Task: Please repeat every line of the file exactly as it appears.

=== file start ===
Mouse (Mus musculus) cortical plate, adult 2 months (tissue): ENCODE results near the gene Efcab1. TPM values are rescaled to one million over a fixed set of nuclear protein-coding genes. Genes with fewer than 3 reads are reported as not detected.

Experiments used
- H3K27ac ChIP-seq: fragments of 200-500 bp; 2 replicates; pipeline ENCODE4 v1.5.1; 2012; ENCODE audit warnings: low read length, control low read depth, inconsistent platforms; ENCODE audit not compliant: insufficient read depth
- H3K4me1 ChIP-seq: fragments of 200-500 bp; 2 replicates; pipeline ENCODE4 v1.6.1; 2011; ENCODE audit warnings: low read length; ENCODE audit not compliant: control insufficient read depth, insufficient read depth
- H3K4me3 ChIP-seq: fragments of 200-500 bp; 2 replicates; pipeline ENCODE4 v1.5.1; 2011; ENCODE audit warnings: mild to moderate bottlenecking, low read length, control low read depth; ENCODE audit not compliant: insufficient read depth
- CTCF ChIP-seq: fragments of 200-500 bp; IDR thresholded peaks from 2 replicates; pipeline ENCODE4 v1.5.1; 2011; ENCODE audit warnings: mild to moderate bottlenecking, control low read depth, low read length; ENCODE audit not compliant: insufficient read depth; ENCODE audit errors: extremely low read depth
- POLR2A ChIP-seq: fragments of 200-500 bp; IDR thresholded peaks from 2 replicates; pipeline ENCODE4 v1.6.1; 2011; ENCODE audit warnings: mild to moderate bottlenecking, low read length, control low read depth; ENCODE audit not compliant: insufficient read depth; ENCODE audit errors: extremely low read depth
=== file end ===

Mouse (Mus musculus) cortical plate, adult 2 months (tissue): ENCODE results near the gene Efcab1. TPM values are rescaled to one million over a fixed set of nuclear protein-coding genes. Genes with fewer than 3 reads are reported as not detected.

Experiments used
- H3K27ac ChIP-seq: fragments of 200-500 bp; 2 replicates; pipeline ENCODE4 v1.5.1; 2012; ENCODE audit warnings: low read length, control low read depth, inconsistent platforms; ENCODE audit not compliant: insufficient read depth
- H3K4me1 ChIP-seq: fragments of 200-500 bp; 2 replicates; pipeline ENCODE4 v1.6.1; 2011; ENCODE audit warnings: low read length; ENCODE audit not compliant: control insufficient read depth, insufficient read depth
- H3K4me3 ChIP-seq: fragments of 200-500 bp; 2 replicates; pipeline ENCODE4 v1.5.1; 2011; ENCODE audit warnings: mild to moderate bottlenecking, low read length, control low read depth; ENCODE audit not compliant: insufficient read depth
- CTCF ChIP-seq: fragments of 200-500 bp; IDR thresholded peaks from 2 replicates; pipeline ENCODE4 v1.5.1; 2011; ENCODE audit warnings: mild to moderate bottlenecking, control low read depth, low read length; ENCODE audit not compliant: insufficient read depth; ENCODE audit errors: extremely low read depth
- POLR2A ChIP-seq: fragments of 200-500 bp; IDR thresholded peaks from 2 replicates; pipeline ENCODE4 v1.6.1; 2011; ENCODE audit warnings: mild to moderate bottlenecking, low read length, control low read depth; ENCODE audit not compliant: insufficient read depth; ENCODE audit errors: extremely low read depth